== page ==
Proof Diverse Marketing Leadership Increases Company Profitability

Diverse Marketing Teams Get Better Results

By Laureen Peck

Diverse Marketing

Smart business leaders today know that having a diverse leadership team is good for business but many more still do not understand how it can positively impact a company’s bottom line.  Others say they believe diversity is important but have done very little to increase diversity in the workplace.

For example, women do most of the consumer spending and make up half of the humans on our planet but most of the decisions in the business world are still made mainly by males. Although women make up 50% of the workforce today, they are still in the minority when it comes to higher level executive positions.

This is counterproductive as recent research from McKinsey and others show that diverse, gender-balanced executive leadership teams achieve greater results; “companies with the most ethnically diverse executive teams—not only with respect to absolute representation but also of variety or mix of ethnicities—are 33 percent more likely to outperform their peers on profitability.”

All of us have unconscious biases that affect how we view the world and how we communicate with one another. This is unavoidable. So, in the case of a company’s marketing department, it is especially crucial for a company to choose diverse executives to develop and direct marketing and advertising strategies if the company wants its marketing programs to resonate with a broader audience.

Diverse Marketing Teams Produce a Stronger ROI

New research reveals that diverse creative teams make better marketing decisions almost 90% of the time and produce higher revenue (approximately 30% higher) per employee. This is because inclusion directly affects the empathy level of team members to specific target audiences when making decisions. Campaigns created by a diverse team have a stronger impact on target audiences and work better for increasing brand loyalty.

Diversity drives innovation, especially when it comes to marketing. The facts are in. A team that reflects the diversity of the marketplace will always be more successful at creating effective messaging than a homogenous team.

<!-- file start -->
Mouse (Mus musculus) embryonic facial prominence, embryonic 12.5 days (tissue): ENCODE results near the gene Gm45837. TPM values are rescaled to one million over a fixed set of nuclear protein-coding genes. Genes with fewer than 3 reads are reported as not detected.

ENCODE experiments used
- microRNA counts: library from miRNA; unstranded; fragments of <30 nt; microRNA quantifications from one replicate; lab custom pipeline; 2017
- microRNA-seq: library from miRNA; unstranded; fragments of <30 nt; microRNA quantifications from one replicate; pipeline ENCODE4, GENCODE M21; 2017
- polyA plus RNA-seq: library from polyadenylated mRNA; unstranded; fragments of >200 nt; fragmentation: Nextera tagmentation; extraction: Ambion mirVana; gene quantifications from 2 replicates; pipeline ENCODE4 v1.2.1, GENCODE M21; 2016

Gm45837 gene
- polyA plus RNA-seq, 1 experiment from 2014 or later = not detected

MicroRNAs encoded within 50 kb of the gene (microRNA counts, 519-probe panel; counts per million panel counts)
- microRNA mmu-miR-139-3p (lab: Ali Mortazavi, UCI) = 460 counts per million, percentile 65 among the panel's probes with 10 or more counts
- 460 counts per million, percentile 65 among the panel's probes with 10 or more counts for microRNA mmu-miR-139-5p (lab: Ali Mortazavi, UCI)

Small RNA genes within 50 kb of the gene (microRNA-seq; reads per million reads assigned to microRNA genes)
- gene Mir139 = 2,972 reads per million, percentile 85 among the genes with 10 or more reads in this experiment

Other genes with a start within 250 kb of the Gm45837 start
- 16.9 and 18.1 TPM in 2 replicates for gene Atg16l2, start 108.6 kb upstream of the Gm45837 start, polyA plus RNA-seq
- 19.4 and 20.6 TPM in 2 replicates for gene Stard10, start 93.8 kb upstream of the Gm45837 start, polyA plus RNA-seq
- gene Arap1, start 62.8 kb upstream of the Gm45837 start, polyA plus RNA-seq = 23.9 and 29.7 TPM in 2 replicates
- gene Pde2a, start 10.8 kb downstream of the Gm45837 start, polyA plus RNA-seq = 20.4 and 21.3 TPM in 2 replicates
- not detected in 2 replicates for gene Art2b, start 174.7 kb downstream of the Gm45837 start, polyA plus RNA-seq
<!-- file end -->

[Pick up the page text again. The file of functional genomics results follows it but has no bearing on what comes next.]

Is Your Marketing Leader a Brand-Snob or a Multi-Channel Motivator?

By Laureen Peck

If you own a small to mid-sized business that has been in operation for several years, you probably already know that lead-generation programs and promotional advertising works. However, you could be seeing some push-back from your in-house marketing team leader or from your ad agency rep who is telling you that you now need to focus more on building your brand.

Depending upon your goals, you may very well need to start spending more on brand-building, especially if you are trying to grow a new service or product, or enter a new geographic market, but that doesn’t mean you should cut back on your lead-generation programs. That would be foolish.

Generally, brand-building and brand awareness campaigns work to attract new audiences who are just beginning to consider buying your type of product or service.  It can also work to create a new need for your type of product from an audience who hasn’t considered the type of product/service you offer before but could have an affinity for your offerings based on their psychographic profile. Brand building takes longer to get results and to realize a strong ROI.

Promotional lead generation programs work to motivate people to take action who are already shopping for your type of product or service. Assuming your marketers are accurate in their targeting, these audiences will convert to a sale sooner because they are closer to the bottom of the sales funnel.

Let’s Have a Truce

There seems to be a war between brand-building and lead-generating because there is an erroneous perception that one method of growing business is superior to the other. Sometimes in their enthusiasm to differentiate a brand creatively, marketers can start focusing on brand-building alone. Sometimes a sales-driven organization has leaders who push the idea that lead-gen to produce an immediate ROI is the only thing their company should be spending on. Both of these approaches are wrong.

Brand-building is important but promotional lead-generation has to be maintained to keep a business running. So, it is important to do both and to make sure whoever is managing your marketing understands that multi-channel marketing is essential.